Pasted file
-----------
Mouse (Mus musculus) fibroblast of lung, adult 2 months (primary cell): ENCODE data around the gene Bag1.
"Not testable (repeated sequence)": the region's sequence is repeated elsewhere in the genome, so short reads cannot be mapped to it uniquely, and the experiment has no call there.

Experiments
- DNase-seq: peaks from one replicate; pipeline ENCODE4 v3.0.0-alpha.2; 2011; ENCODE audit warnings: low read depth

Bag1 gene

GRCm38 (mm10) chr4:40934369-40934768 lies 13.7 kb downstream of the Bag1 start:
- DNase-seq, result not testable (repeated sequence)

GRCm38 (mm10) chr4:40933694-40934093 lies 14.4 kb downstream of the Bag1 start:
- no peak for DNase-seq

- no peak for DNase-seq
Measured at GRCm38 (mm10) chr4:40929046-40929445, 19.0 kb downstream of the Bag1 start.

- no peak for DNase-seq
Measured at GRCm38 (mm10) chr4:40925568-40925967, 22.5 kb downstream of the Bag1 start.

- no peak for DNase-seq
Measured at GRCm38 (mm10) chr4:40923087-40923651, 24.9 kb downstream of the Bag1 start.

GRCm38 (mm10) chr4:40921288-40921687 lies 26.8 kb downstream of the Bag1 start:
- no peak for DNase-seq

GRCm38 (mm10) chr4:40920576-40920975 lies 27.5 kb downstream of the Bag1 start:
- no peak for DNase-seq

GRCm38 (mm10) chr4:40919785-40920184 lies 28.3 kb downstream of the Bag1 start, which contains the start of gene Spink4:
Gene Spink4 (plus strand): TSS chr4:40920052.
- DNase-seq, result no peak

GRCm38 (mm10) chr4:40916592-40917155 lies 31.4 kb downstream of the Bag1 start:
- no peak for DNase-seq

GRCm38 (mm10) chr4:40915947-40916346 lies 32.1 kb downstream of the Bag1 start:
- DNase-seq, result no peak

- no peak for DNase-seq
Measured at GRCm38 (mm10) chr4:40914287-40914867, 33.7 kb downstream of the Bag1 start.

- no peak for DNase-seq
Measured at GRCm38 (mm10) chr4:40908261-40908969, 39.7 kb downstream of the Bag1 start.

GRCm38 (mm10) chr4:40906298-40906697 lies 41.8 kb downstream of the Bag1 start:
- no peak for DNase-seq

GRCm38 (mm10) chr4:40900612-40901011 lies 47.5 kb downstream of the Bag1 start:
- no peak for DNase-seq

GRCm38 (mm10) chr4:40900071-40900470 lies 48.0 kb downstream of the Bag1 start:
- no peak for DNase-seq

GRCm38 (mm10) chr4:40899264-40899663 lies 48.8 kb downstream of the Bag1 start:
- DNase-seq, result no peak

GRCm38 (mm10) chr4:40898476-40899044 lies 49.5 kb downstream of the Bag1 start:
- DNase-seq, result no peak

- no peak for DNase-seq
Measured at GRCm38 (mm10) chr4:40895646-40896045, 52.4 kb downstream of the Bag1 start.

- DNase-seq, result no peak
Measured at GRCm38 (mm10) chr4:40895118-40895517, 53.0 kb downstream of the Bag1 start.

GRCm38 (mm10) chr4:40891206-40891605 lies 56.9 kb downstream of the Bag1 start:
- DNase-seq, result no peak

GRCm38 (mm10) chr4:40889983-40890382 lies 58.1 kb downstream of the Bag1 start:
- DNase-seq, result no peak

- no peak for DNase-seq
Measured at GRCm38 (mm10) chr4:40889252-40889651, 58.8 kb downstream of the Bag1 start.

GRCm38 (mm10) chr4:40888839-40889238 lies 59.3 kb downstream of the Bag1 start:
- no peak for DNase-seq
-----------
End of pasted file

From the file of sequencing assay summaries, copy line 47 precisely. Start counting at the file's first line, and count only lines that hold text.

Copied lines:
GRCm38 (mm10) chr4:40889983-40890382 lies 58.1 kb downstream of the Bag1 start: